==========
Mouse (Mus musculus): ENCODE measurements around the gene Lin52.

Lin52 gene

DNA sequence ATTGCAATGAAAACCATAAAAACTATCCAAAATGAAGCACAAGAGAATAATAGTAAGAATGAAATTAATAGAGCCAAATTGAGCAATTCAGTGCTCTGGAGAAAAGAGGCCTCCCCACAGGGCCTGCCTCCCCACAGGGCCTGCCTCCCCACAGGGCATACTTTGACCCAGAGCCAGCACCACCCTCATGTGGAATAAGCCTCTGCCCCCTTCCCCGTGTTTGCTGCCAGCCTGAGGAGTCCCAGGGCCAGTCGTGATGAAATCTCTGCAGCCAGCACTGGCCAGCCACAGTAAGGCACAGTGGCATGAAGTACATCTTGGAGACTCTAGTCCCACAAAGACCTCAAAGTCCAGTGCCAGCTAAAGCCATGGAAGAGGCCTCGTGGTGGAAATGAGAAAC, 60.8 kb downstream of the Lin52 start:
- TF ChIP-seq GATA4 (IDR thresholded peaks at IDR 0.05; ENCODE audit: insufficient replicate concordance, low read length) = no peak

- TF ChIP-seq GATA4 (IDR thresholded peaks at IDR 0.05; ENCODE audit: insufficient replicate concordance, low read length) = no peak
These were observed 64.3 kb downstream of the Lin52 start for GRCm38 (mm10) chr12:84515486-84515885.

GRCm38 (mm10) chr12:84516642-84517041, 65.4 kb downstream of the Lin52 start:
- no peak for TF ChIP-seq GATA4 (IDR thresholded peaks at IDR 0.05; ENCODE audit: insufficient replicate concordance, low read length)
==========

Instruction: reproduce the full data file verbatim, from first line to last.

Mouse (Mus musculus): ENCODE measurements around the gene Lin52.

Lin52 gene

DNA sequence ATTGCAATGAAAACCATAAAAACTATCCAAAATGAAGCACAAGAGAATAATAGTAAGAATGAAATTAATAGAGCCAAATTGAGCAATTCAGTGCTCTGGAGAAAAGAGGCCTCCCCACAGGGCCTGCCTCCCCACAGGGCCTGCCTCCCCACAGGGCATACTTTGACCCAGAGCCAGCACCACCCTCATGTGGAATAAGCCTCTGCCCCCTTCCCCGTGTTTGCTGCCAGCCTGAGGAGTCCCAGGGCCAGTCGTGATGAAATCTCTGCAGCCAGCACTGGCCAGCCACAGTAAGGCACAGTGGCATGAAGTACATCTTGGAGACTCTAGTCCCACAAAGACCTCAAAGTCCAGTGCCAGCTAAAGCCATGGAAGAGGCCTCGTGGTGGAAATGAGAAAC, 60.8 kb downstream of the Lin52 start:
- TF ChIP-seq GATA4 (IDR thresholded peaks at IDR 0.05; ENCODE audit: insufficient replicate concordance, low read length) = no peak

- TF ChIP-seq GATA4 (IDR thresholded peaks at IDR 0.05; ENCODE audit: insufficient replicate concordance, low read length) = no peak
These were observed 64.3 kb downstream of the Lin52 start for GRCm38 (mm10) chr12:84515486-84515885.

GRCm38 (mm10) chr12:84516642-84517041, 65.4 kb downstream of the Lin52 start:
- no peak for TF ChIP-seq GATA4 (IDR thresholded peaks at IDR 0.05; ENCODE audit: insufficient replicate concordance, low read length)